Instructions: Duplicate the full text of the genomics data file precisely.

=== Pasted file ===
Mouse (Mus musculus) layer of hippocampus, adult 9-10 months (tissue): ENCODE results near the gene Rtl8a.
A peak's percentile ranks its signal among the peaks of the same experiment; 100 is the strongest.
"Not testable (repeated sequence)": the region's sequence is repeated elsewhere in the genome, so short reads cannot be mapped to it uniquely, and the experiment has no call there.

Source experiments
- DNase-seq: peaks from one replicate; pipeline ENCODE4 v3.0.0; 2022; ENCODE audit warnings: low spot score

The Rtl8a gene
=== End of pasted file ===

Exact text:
Mouse (Mus musculus) layer of hippocampus, adult 9-10 months (tissue): ENCODE results near the gene Rtl8a.
A peak's percentile ranks its signal among the peaks of the same experiment; 100 is the strongest.
"Not testable (repeated sequence)": the region's sequence is repeated elsewhere in the genome, so short reads cannot be mapped to it uniquely, and the experiment has no call there.

Source experiments
- DNase-seq: peaks from one replicate; pipeline ENCODE4 v3.0.0; 2022; ENCODE audit warnings: low spot score

The Rtl8a gene